Is first presidential debate a 'turning point'?
All-Star panel weighs in
- Duration 5:39
- Date Oct 3, 2012
All-Star panel weighs in
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Nobody going to fix this much damage in four years.
But the president's economic plan is better in the short run.
Better in the long run and a vision we're all in this together is -- heck of a lot better than your on your own.
The American middle class is hurting you know why the American middle class is hurting.
Because the policies of Barack Obama is imposing on the United States haven't worked anywhere in the world they've ever been tried never.
Florida senator Marco Rubio and former President Bill Clinton too big campaigners for both sides.
Welcome to campaigners and we're back with the panel Jeff you listen to them on the stump those campaigns have to like when they're out in battleground states.
Which is why they sent them out there and president Clinton's time I think to Chicago headquarters of but the Obama campaign would like to have -- -- out there more of course is a lot of other things and -- -- but.
Not a coincidence he's in it New Hampshire today is gonna spend a lot of time in Florida I'm told.
Nevada as well and in places where the economy still needs so people need to be convinced that.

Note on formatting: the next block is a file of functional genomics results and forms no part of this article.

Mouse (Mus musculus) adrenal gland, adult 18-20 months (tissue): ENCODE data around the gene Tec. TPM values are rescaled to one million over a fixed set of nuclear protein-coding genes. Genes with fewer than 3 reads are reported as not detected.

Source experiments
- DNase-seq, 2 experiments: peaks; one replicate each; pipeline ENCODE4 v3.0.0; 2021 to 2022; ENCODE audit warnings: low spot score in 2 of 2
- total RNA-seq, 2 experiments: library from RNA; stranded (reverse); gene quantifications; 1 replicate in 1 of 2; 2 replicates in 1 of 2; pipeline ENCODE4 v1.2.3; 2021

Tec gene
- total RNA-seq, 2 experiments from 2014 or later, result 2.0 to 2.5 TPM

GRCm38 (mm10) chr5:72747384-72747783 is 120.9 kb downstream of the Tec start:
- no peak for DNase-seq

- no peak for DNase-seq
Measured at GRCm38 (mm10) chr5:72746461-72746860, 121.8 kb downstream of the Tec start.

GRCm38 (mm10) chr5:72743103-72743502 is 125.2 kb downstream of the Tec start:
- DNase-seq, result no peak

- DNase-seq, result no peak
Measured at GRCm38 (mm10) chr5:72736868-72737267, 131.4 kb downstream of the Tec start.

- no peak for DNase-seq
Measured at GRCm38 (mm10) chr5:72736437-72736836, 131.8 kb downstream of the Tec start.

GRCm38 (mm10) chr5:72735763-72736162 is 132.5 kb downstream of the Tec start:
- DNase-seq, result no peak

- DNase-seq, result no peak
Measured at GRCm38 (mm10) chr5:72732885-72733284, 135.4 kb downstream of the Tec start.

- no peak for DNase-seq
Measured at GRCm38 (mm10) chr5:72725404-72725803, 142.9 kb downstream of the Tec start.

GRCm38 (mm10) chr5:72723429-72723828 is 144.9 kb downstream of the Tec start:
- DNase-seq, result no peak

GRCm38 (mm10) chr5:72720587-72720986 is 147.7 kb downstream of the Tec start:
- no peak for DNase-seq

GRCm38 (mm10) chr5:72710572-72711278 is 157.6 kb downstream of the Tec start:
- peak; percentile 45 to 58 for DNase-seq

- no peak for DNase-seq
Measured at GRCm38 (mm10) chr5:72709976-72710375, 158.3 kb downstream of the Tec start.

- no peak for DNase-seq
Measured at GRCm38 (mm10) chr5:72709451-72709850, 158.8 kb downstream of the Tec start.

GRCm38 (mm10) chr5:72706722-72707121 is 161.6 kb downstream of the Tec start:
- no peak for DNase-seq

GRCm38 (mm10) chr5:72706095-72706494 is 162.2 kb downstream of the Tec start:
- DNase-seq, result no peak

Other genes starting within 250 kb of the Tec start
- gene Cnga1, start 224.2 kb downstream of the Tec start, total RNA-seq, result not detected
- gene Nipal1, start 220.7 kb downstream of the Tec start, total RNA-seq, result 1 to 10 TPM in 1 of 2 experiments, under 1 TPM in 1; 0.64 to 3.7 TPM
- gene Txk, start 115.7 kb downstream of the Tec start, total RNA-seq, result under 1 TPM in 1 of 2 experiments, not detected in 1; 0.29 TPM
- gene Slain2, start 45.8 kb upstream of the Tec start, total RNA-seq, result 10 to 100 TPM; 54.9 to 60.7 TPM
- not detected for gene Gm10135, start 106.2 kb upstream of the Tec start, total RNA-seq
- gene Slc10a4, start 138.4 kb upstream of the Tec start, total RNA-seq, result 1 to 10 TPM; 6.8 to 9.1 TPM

Economies to better -- -- -- mean he has really back campaigning aggressively from Iran but not in Florida sort of oddly he spends most his time.
Around the country -- it seems a little bit interest thing.
He's doing some of his own.
Work here at the same time though as well as campaign for governor Romney.
John do you see this debate as a turning point do you see it just as -- points do you think were adamant at a big moment.
And I think it's obviously a big moment he he can't have.
An event that is going to be watched by fifty million plus people.
Particularly those who have not decider tuned in yet and not have it not be a big deal.
It's in the interest of the Romney campaign be treated as if it were a big deal to make it a big deal so it's the last the last three debates of the last real national events and the presidential election.
Well I I think it's and it's a big moment but not necessarily a turning point he got two more of them still -- com.
And so you keep -- almost can't be a turning point because another one is coming along.
I do think that there's always the potential for that surprise that Ronald Reagan moment.
That you know quit the knows quite anticipating that seems to sort of you know grab the public's attention it can be for good or for ill and for both of these candidates the challenges really.
He relaxed enough and on your game -- off to get your message across and effective way but not so loose.
That you actually.
Trip -- your own tong and -- yourself a lot of harm and candidly it's been Mitt Romney -- had that problem.
In some of his.
Appearances lately and so in that regard I think if he makes it through and without doing anything that frankly it could be that he that alone puts -- back to me.